We have produced this technical bulletin to make you aware of the causes of ball joint failure. It is nearly impossible to destroy a Howe ball joint when installed and maintained properly. It is not possible to produce a ball joint that is indestructible when misused. Fortunately, ball joints don’t just break on their own and you can greatly reduce or eliminate the possibility of failure if you use them properly.
#1 MISFIT TAPER
The most common cause of ball joint failure is the result of the tapered hole in the spindle not matching the taper of the ball joint stud. There are several possible causes for this mistake. If you have this condition the ball joint will eventually break at the base of the threads from the cyclical bending of the stud. If you only replace a ball joint after a failure the replacement ball joint will also break.
1. Wrong Parts – Ball joint tapers are rated in inches per foot. Make sure that you are using a spindle with the same taper as the ball joint. Many aftermarket spindles are made with tapers that are not the same as the o.e.m. parts. Specifically, be aware that some aftermarket Mustang II spindles are manufactured with Chevelle tapers.
2. Out of Tolerance – Most racing spindles are made in the aftermarket. Most are within acceptable tolerance but not all. Do not trust any spindle taper that is “as cast”. A true taper requires an accurate machining process.
3. Poor Reaming – Straight flute reams are made for hand use and will chatter if used in a machine or a hand drill. When the ream chatters the oscillation causes the hole to become non-concentric or “egg-shaped”. A non-concentric taper will lead to eventual failure of the ball joint stud. Howe makes tapered reams that are designed for machine use and are accurate to the matching stud.
4. Damaged Taper – When a ball joint is damaged from an impact it often causes the taper in the spindle to become non-concentric. When this happens the taper must be corrected with a ream or the spindle must be replaced. Failure to correct this will result in your next crash.
How to check proper fit:
You can check the fit of a new Howe ball joint stud by looking at the copper plating or by using a felt marker to cover the surface of the stud. Hand fit the ball joint stud into the spindle spinning the stud with your fingers while holding light pressure against the taper. Remove the stud from the spindle and inspect the surface of the stud. The marker should be removed over the length of the taper. If it is removed on only one end this indicates a poor fit. The lesser the engagement the faster the ball joint will fail.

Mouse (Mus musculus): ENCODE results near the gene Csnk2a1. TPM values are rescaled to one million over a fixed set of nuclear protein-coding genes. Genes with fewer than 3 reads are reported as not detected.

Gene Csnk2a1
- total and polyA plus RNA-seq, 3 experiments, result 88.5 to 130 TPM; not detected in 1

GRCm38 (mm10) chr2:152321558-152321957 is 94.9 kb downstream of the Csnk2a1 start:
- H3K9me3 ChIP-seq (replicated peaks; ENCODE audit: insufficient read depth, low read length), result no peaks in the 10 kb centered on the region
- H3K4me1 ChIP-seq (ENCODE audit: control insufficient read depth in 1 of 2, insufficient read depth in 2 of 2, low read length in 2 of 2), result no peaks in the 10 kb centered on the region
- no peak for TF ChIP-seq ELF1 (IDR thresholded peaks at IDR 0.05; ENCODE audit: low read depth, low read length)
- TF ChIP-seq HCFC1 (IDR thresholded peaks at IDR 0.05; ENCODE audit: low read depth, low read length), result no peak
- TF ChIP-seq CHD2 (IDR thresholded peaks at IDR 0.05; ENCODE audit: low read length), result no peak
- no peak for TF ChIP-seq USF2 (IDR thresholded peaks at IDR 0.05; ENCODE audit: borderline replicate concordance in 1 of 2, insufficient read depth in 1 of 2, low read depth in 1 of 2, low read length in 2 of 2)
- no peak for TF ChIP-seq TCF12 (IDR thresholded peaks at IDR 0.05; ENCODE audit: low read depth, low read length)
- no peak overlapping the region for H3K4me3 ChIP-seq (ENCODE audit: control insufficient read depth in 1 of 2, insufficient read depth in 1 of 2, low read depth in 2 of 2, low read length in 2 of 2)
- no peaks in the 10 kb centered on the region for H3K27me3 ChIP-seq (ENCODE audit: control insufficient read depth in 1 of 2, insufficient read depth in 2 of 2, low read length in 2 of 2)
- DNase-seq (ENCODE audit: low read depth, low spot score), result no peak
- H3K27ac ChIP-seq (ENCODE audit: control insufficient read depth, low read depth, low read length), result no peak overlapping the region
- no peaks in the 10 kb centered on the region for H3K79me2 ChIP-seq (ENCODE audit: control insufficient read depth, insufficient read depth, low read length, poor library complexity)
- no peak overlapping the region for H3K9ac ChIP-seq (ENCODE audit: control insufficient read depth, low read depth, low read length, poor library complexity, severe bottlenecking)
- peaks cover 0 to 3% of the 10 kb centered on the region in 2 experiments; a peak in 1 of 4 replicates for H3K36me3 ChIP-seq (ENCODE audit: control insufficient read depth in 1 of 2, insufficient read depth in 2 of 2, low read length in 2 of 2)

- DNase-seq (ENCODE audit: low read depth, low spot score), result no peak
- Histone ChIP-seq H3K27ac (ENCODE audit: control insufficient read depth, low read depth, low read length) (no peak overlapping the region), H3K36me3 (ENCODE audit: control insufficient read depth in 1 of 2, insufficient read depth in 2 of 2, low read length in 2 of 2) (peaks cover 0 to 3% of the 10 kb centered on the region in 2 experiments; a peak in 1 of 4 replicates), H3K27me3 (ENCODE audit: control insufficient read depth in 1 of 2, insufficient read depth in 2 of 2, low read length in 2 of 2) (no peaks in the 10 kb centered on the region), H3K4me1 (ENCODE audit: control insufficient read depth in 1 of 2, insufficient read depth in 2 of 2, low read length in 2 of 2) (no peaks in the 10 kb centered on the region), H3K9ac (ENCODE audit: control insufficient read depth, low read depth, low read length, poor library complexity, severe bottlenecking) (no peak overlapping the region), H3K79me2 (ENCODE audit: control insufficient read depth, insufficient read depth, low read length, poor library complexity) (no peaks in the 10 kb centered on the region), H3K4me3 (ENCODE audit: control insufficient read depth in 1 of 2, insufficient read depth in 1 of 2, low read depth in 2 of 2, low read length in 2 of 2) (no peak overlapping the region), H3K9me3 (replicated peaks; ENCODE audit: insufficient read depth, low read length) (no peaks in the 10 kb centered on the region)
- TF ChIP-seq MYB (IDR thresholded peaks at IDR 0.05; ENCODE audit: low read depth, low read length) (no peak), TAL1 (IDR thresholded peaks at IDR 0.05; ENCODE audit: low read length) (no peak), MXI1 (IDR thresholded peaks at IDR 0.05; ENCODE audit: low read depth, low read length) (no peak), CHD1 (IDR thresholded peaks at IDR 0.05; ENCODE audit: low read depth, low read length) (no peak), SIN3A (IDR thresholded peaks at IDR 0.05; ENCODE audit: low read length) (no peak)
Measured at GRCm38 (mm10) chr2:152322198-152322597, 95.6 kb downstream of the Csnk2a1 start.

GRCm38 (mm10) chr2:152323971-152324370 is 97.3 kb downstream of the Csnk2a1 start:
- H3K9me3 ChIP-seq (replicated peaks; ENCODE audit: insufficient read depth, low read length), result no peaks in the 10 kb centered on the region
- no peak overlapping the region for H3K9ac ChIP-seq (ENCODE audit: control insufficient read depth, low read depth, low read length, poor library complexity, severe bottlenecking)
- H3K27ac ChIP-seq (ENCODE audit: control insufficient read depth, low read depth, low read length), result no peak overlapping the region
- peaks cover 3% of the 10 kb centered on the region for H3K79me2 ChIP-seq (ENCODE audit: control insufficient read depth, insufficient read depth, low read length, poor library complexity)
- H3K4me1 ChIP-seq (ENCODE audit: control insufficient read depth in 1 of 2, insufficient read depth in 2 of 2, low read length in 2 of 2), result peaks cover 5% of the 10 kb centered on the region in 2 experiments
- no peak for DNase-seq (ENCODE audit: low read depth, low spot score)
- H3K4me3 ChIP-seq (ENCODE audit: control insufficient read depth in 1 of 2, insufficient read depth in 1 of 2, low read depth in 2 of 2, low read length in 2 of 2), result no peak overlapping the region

#2 OVER TRAVEL
Make sure that your ball joints are installed at angles that will not allow them to exceed their travel range.
1. Compression – To verify adequate compression travel remove the springs and lower the car until it stops. With the car bottomed out, you must have additional travel remaining.
2. Extension – Damage can be caused by high amounts of spring preload against the limits of the ball joint travel. Do not stand or jump on the wheel while the ball joints are at the end of travel. This is a problem when attempting to force a long spring into the suspension.
#3 OVER TORQUE
It is important that the ball joint is installed to the correct torque into the control arm as well as the spindle.
1. Spindle - Howe Ball Joints are supplied with a grade 5 castle nut. This lower grade nut is purposely used to prevent damage to the stud. If you have stripped the nut simply remove the stripped nut, clear the threads and replace with an equal grade castle nut.
2. Control Arm – If you are using a ball joint with a threaded housing use the torque specs as listed in the instructions using a ball joint socket. Excess torque will distort the housing and restrict the motion of the ball.
#4 INSTALLING BALL JOINT BY THE CAP
Never install threaded housing ball joints by the cap. Only use the correct ball joint socket to turn the housing and tighten to the specification as listed in the instructions. If you install the ball joint by the cap this will cause the cap to tighten excessively onto the ball and restrict the movement of the ball joint and potentially cause its failure.
The first thing to do - as you are doing now - is to check our list of Frequently Asked Questions. If our FAQ's are not able to answer your question, then please contact us by phone at 989-435-7080 or email us here.
Instructions are available online as PDF's for many of our popular products. These instructions can aid you with installation and/ or maintenance. To see the list of instructions available online please visit here.